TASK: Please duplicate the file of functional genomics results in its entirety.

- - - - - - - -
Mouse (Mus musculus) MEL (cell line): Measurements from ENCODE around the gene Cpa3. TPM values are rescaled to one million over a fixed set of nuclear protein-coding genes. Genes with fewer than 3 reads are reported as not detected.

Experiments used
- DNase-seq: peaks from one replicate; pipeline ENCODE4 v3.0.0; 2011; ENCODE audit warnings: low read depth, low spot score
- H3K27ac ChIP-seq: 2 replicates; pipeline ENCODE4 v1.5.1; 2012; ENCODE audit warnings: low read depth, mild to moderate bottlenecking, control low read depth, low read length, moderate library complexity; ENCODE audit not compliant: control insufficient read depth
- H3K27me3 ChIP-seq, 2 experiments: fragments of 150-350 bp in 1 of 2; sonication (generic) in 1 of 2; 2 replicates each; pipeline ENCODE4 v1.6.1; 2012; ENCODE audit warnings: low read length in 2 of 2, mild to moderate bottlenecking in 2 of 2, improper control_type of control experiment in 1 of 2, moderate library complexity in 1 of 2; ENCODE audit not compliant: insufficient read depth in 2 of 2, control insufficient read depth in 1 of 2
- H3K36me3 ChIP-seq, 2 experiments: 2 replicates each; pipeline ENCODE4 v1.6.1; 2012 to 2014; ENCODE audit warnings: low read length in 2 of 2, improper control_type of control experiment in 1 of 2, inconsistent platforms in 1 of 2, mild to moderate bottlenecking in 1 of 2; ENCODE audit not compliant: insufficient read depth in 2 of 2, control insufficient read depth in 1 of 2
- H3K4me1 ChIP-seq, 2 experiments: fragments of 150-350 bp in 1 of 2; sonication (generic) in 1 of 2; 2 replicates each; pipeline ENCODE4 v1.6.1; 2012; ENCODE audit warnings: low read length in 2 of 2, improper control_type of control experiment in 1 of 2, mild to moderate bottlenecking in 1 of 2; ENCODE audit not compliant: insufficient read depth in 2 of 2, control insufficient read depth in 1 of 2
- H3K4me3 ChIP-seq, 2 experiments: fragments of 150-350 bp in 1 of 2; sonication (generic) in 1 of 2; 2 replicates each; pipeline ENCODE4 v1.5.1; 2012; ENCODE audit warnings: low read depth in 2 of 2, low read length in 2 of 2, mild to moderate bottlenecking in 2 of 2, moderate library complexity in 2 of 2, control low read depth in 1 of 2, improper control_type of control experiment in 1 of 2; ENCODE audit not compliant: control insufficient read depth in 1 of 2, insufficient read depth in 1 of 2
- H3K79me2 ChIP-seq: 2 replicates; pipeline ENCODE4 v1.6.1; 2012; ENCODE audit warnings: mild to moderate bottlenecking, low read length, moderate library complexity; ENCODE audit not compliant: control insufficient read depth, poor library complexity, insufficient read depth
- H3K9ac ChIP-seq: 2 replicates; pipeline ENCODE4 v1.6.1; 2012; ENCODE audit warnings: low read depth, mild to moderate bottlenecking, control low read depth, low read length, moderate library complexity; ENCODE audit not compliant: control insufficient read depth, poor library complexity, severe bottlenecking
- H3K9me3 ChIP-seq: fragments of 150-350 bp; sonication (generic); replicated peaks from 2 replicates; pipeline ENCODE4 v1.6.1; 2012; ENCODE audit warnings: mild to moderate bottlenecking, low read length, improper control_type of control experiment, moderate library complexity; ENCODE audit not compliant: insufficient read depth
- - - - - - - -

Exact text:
Mouse (Mus musculus) MEL (cell line): Measurements from ENCODE around the gene Cpa3. TPM values are rescaled to one million over a fixed set of nuclear protein-coding genes. Genes with fewer than 3 reads are reported as not detected.

Experiments used
- DNase-seq: peaks from one replicate; pipeline ENCODE4 v3.0.0; 2011; ENCODE audit warnings: low read depth, low spot score
- H3K27ac ChIP-seq: 2 replicates; pipeline ENCODE4 v1.5.1; 2012; ENCODE audit warnings: low read depth, mild to moderate bottlenecking, control low read depth, low read length, moderate library complexity; ENCODE audit not compliant: control insufficient read depth
- H3K27me3 ChIP-seq, 2 experiments: fragments of 150-350 bp in 1 of 2; sonication (generic) in 1 of 2; 2 replicates each; pipeline ENCODE4 v1.6.1; 2012; ENCODE audit warnings: low read length in 2 of 2, mild to moderate bottlenecking in 2 of 2, improper control_type of control experiment in 1 of 2, moderate library complexity in 1 of 2; ENCODE audit not compliant: insufficient read depth in 2 of 2, control insufficient read depth in 1 of 2
- H3K36me3 ChIP-seq, 2 experiments: 2 replicates each; pipeline ENCODE4 v1.6.1; 2012 to 2014; ENCODE audit warnings: low read length in 2 of 2, improper control_type of control experiment in 1 of 2, inconsistent platforms in 1 of 2, mild to moderate bottlenecking in 1 of 2; ENCODE audit not compliant: insufficient read depth in 2 of 2, control insufficient read depth in 1 of 2
- H3K4me1 ChIP-seq, 2 experiments: fragments of 150-350 bp in 1 of 2; sonication (generic) in 1 of 2; 2 replicates each; pipeline ENCODE4 v1.6.1; 2012; ENCODE audit warnings: low read length in 2 of 2, improper control_type of control experiment in 1 of 2, mild to moderate bottlenecking in 1 of 2; ENCODE audit not compliant: insufficient read depth in 2 of 2, control insufficient read depth in 1 of 2
- H3K4me3 ChIP-seq, 2 experiments: fragments of 150-350 bp in 1 of 2; sonication (generic) in 1 of 2; 2 replicates each; pipeline ENCODE4 v1.5.1; 2012; ENCODE audit warnings: low read depth in 2 of 2, low read length in 2 of 2, mild to moderate bottlenecking in 2 of 2, moderate library complexity in 2 of 2, control low read depth in 1 of 2, improper control_type of control experiment in 1 of 2; ENCODE audit not compliant: control insufficient read depth in 1 of 2, insufficient read depth in 1 of 2
- H3K79me2 ChIP-seq: 2 replicates; pipeline ENCODE4 v1.6.1; 2012; ENCODE audit warnings: mild to moderate bottlenecking, low read length, moderate library complexity; ENCODE audit not compliant: control insufficient read depth, poor library complexity, insufficient read depth
- H3K9ac ChIP-seq: 2 replicates; pipeline ENCODE4 v1.6.1; 2012; ENCODE audit warnings: low read depth, mild to moderate bottlenecking, control low read depth, low read length, moderate library complexity; ENCODE audit not compliant: control insufficient read depth, poor library complexity, severe bottlenecking
- H3K9me3 ChIP-seq: fragments of 150-350 bp; sonication (generic); replicated peaks from 2 replicates; pipeline ENCODE4 v1.6.1; 2012; ENCODE audit warnings: mild to moderate bottlenecking, low read length, improper control_type of control experiment, moderate library complexity; ENCODE audit not compliant: insufficient read depth